|Merlin||Queen Mab / Lady of the Lake||TV miniseries (2 episodes)|
|Ted and Ralph||Henrietta Blough-Pendleton||TV special|
|1999||Alice in Wonderland||Queen of Hearts / Society Woman||TV film|
|St. Ives||Miss Gilchrist||TV film|
|The Big Brass Ring||Dinah Pellarin||TV film|
|Blackadder: Back & Forth||Lady Elizabeth / Queen Elizabeth I (Queenie)||TV special|
|2001||The Fantastic Flying Journey||Lucretia Moore||TV series (13 episodes)
|Snow White: The Fairest of Them All||Queen Elspeth||TV film|
|2003||The Lost Prince||Queen Mary||TV miniseries (2 episodes)
Nominated - BAFTA Television Award for Best Actress
|Comic Relief: The Big Hair Do||Hermione Granger||TV special|
|2005–2006||The Adventures of Bottle Top Bill||Corky the Horse||TV series (26 episodes)
|2006||Gideon's Daughter||Stella||TV film|
Nominated—Satellite Award for Best Actress – Miniseries or Television Film
|Merlin's Apprentice||Lady of the Lake||TV miniseries (2 episodes)|
|2007||The Life and Times of Vivienne Vyle||Helena||TV series (6 episodes)|
|2010||Rubicon||Katherine Rhumor||TV series (13 episodes)|
|2012||Dead Boss||Jo||TV series (1 episode)|
|Parade's End||Mrs. Wannop||TV miniseries (5 episodes)|
|World Without End||Mother Cecilia||TV series (6 episodes)|
|2014||Psychobitches||Enid Blyton||TV series (1 episode)|
|The Incredible Adventures of Professor Branestawm||Miss Blitherington||TV special|
|Mapp and Lucia||Miss Elizabeth Mapp||TV miniseries (3 episodes)|
|2015||Casanova||Marquise d'Urfe||TV pilot|
|An Inspector Calls||Sybil Birling||TV film|
|And Then There Were None||Miss Emily Brent||TV miniseries (2 episodes)|
|2016||Walliams and Friend||Various||TV series (1 episode: "Miranda Richardson")|
|Danger Mouse||Queen of Weevils||TV series (2 episodes)
|2018||Girlfriends||Sue Thackery||TV series (6 episodes)|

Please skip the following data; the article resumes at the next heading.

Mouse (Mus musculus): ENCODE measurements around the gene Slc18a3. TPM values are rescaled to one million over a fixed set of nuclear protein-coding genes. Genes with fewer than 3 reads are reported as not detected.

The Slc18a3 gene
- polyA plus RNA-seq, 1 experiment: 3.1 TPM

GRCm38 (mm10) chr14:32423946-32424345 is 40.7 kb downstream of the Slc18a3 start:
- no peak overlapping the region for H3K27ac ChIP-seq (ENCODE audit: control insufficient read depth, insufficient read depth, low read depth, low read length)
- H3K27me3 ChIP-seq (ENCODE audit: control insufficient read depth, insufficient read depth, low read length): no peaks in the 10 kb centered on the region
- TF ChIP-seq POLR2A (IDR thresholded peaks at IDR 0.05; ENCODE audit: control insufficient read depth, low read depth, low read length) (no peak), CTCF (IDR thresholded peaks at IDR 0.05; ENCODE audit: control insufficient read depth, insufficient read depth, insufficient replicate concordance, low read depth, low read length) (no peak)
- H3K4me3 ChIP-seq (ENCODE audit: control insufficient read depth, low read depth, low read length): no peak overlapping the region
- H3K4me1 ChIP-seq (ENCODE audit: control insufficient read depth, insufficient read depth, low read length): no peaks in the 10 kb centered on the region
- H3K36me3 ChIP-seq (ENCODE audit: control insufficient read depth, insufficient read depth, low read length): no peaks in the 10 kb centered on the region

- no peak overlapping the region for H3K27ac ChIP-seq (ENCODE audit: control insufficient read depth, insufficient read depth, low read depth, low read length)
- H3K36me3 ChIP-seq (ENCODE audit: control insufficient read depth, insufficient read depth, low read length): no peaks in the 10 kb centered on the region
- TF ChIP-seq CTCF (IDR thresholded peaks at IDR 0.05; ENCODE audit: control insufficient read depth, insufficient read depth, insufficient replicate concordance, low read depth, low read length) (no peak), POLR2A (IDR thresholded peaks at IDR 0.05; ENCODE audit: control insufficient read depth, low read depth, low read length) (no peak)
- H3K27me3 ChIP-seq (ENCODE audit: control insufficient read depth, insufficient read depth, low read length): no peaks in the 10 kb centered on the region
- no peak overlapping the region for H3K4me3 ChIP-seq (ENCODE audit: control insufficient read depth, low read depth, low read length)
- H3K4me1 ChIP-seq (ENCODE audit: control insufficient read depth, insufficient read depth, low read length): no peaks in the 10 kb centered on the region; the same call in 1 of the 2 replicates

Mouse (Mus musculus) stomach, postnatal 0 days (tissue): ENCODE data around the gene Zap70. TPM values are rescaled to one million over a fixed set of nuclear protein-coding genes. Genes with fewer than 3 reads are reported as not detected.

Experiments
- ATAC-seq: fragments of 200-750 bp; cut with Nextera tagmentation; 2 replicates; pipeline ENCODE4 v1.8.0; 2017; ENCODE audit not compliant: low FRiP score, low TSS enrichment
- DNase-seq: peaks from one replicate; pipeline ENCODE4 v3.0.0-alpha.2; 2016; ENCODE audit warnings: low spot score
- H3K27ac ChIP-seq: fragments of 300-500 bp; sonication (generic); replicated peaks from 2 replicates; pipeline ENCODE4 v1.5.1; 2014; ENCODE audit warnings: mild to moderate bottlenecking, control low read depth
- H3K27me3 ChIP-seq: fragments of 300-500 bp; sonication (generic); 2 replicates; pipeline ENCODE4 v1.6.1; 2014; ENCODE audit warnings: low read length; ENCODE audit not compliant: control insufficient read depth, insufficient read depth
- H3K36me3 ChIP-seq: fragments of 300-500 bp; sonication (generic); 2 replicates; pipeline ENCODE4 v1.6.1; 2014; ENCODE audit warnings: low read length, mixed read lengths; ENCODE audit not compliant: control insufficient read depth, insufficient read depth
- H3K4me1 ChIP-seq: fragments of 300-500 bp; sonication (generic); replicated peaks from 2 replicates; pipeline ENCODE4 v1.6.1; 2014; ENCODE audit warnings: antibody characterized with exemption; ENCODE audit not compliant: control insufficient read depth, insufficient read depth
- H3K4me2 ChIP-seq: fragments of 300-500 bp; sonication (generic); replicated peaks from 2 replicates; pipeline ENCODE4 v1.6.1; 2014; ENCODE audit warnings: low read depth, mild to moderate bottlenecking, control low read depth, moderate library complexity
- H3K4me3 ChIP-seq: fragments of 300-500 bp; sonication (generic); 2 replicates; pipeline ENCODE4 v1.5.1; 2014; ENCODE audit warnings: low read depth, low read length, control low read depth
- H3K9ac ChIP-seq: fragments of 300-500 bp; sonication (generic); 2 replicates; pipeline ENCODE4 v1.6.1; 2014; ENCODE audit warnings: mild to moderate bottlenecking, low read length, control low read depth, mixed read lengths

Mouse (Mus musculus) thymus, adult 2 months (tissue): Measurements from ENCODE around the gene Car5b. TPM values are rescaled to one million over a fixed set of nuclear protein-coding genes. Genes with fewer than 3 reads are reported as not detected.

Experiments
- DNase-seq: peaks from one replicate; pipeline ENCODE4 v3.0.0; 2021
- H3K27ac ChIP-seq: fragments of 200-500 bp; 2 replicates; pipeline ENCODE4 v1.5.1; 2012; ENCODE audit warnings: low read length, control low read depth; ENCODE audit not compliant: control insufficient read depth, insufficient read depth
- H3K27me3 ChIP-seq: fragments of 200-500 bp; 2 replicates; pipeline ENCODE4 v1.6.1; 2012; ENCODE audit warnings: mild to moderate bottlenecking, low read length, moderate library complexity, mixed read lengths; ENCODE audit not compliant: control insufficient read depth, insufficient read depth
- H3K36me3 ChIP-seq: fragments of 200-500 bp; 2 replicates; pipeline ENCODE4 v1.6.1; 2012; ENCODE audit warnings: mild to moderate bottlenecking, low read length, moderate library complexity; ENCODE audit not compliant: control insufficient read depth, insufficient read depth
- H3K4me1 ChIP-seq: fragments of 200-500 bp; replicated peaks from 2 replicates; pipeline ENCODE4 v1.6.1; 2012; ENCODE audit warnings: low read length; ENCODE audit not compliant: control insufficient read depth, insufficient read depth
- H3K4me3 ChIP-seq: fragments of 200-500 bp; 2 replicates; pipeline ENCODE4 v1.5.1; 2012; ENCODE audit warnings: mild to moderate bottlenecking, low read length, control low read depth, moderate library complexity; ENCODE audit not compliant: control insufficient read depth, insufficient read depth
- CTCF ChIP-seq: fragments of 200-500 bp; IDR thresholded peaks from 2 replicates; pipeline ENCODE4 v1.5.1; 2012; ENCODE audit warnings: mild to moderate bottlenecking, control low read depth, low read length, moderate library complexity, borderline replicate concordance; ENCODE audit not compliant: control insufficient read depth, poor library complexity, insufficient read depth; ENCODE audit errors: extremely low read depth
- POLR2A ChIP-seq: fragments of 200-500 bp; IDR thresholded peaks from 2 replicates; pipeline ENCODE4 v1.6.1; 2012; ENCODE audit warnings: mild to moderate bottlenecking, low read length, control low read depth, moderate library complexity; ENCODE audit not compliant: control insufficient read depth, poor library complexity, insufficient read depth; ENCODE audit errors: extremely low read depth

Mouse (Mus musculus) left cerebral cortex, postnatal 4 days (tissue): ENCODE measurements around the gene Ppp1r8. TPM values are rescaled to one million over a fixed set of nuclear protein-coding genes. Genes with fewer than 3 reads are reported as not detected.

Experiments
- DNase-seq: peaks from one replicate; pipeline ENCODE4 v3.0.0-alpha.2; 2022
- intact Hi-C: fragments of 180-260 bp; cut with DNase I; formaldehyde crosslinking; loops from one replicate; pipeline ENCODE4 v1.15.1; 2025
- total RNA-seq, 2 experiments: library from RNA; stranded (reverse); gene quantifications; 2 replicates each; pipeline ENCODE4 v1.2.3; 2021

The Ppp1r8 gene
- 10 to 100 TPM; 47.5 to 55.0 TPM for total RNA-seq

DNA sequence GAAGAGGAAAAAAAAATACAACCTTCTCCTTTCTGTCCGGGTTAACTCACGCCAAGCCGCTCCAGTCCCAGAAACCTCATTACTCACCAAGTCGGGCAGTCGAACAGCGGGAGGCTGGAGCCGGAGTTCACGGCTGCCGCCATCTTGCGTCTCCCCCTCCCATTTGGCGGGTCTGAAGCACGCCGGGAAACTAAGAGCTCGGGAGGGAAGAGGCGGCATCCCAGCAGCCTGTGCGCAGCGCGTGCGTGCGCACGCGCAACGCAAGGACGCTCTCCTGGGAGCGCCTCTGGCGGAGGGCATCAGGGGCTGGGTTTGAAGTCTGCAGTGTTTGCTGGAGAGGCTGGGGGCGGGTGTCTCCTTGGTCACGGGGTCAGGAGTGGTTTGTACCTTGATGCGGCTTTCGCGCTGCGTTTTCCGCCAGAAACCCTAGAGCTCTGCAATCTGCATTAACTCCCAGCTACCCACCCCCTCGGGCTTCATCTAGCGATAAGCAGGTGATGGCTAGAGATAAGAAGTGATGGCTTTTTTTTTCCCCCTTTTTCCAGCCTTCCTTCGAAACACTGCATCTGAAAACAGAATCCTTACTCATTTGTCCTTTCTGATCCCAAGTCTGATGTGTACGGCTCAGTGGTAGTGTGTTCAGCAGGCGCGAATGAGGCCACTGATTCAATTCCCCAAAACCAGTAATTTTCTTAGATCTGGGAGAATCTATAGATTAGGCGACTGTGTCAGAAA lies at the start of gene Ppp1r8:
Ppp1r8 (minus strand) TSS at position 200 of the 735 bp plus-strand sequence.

|2019||Good Omens||Madame Tracy||TV miniseries|
Awards and nominationsEdit
- "Miranda Richardson Facts". Encyclopedia Britannica.
- "Miranda Richardson Biography (1958–)". Filmreference.com. 3 March 1958. Retrieved 3 May 2010.
- "Bristol Old Vic Theatre School, Past Graduates". Archived from the original on 25 September 2009.
- "The Society of London Theatre, Olivier Winners 1987". Officiallondontheatre.co.uk. Archived from the original on 13 February 2012. Retrieved 3 May 2010.
- "Royal Court Theatre website". Royalcourttheatre.com. Retrieved 3 May 2010.[permanent dead link]
- Kira Cochrane "Miranda Richardson: 'I hate our sneering attitude to success", The Guardian, 20 April 2013
- "Hollywood Reporter article". Hollywood Reporter. Archived from the original on 2 January 2009. Retrieved 3 May 2010.
- Singh, Anita (16 May 2009). "Sally Hawkins to star in strike film We Want Sex". The Daily Telegraph. Retrieved 7 March 2010.
- Bibbiani, William (27 May 2014). "Maleficent: Director Robert Stromberg on True Love and Reshoots". CraveOnline. craveonline.com. Archived from the original on 2 June 2014. Retrieved 1 June 2014.
- "BBC – David Thewlis to lead cast of BBC One's adaptation of JB Priestley's An Inspector Calls – Media Centre".
- Duncan, Andrew (29 December 2014). "Miranda Richardson discusses her new role as Miss Elizabeth Mapp". Radio Times. Immediate Media Company. Retrieved 3 October 2015.
- "Walliams and Friend: Miranda Richardson". BBC.